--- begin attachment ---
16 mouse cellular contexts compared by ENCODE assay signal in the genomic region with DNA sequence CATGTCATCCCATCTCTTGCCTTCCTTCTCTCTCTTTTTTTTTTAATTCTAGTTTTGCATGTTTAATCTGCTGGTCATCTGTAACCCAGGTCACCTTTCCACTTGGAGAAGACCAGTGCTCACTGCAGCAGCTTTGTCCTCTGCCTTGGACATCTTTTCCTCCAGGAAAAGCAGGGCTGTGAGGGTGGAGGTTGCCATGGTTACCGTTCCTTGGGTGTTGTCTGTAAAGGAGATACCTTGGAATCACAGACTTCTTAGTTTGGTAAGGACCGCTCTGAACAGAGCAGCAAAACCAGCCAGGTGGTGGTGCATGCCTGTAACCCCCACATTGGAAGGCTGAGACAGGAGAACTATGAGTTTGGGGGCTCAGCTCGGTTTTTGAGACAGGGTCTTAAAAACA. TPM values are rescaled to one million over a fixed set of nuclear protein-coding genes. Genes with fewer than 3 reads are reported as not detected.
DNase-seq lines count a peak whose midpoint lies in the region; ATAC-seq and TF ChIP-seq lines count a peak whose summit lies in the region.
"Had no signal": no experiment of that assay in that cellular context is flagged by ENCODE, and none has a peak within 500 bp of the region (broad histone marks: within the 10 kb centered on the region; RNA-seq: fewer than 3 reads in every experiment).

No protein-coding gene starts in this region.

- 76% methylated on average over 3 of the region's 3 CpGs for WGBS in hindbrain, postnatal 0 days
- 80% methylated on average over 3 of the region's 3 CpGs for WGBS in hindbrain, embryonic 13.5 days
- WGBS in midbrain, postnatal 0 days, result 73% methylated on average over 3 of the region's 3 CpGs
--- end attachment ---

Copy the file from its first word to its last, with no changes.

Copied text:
16 mouse cellular contexts compared by ENCODE assay signal in the genomic region with DNA sequence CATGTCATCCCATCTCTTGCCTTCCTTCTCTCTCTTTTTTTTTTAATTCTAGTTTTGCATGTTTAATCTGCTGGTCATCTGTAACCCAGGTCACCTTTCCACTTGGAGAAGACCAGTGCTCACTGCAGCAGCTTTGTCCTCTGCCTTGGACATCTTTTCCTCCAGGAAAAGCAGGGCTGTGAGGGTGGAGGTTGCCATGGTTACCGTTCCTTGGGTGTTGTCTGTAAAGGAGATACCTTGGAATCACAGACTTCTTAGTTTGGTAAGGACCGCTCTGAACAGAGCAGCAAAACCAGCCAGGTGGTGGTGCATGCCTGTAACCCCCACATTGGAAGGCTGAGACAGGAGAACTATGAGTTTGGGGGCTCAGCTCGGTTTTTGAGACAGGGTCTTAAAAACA. TPM values are rescaled to one million over a fixed set of nuclear protein-coding genes. Genes with fewer than 3 reads are reported as not detected.
DNase-seq lines count a peak whose midpoint lies in the region; ATAC-seq and TF ChIP-seq lines count a peak whose summit lies in the region.
"Had no signal": no experiment of that assay in that cellular context is flagged by ENCODE, and none has a peak within 500 bp of the region (broad histone marks: within the 10 kb centered on the region; RNA-seq: fewer than 3 reads in every experiment).

No protein-coding gene starts in this region.

- 76% methylated on average over 3 of the region's 3 CpGs for WGBS in hindbrain, postnatal 0 days
- 80% methylated on average over 3 of the region's 3 CpGs for WGBS in hindbrain, embryonic 13.5 days
- WGBS in midbrain, postnatal 0 days, result 73% methylated on average over 3 of the region's 3 CpGs